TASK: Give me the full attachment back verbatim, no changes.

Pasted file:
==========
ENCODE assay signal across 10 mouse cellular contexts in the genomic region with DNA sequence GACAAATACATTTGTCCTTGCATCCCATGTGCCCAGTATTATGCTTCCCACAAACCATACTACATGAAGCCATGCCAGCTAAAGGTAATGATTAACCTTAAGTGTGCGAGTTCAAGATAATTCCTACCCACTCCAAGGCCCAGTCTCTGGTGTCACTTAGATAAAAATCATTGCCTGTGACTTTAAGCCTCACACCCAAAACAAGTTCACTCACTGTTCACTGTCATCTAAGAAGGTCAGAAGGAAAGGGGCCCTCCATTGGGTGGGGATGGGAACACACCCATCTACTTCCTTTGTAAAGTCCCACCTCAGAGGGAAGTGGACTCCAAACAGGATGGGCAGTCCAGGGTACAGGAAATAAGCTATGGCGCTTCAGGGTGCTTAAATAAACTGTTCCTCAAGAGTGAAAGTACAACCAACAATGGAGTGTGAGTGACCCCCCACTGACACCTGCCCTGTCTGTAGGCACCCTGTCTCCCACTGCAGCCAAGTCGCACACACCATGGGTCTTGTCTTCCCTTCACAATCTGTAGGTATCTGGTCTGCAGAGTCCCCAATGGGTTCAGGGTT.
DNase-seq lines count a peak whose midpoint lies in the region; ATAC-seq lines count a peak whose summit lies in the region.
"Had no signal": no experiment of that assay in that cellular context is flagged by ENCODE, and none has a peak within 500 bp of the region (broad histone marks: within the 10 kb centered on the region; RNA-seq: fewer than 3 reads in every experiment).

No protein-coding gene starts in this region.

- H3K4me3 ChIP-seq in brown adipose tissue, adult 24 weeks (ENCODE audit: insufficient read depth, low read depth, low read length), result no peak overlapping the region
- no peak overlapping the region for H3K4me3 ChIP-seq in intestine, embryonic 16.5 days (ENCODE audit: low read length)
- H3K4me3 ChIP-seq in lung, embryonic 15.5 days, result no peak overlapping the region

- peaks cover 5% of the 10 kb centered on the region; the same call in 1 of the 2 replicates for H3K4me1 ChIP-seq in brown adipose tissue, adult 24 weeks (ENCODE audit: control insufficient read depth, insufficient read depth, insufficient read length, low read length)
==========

ENCODE assay signal across 10 mouse cellular contexts in the genomic region with DNA sequence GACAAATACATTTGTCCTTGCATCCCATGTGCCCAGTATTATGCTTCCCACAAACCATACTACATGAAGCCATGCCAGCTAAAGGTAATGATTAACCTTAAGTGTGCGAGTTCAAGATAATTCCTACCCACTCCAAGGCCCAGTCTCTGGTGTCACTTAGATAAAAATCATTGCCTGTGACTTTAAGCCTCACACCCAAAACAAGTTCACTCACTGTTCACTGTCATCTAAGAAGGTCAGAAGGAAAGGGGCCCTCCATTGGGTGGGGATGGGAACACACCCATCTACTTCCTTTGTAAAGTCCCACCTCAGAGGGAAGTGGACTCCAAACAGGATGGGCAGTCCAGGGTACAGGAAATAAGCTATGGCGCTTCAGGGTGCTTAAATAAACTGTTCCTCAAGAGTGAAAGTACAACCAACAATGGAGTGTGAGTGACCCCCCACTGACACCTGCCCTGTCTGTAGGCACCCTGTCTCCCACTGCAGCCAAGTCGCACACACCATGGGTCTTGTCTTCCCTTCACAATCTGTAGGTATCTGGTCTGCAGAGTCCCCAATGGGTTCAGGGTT.
DNase-seq lines count a peak whose midpoint lies in the region; ATAC-seq lines count a peak whose summit lies in the region.
"Had no signal": no experiment of that assay in that cellular context is flagged by ENCODE, and none has a peak within 500 bp of the region (broad histone marks: within the 10 kb centered on the region; RNA-seq: fewer than 3 reads in every experiment).

No protein-coding gene starts in this region.

- H3K4me3 ChIP-seq in brown adipose tissue, adult 24 weeks (ENCODE audit: insufficient read depth, low read depth, low read length), result no peak overlapping the region
- no peak overlapping the region for H3K4me3 ChIP-seq in intestine, embryonic 16.5 days (ENCODE audit: low read length)
- H3K4me3 ChIP-seq in lung, embryonic 15.5 days, result no peak overlapping the region

- peaks cover 5% of the 10 kb centered on the region; the same call in 1 of the 2 replicates for H3K4me1 ChIP-seq in brown adipose tissue, adult 24 weeks (ENCODE audit: control insufficient read depth, insufficient read depth, insufficient read length, low read length)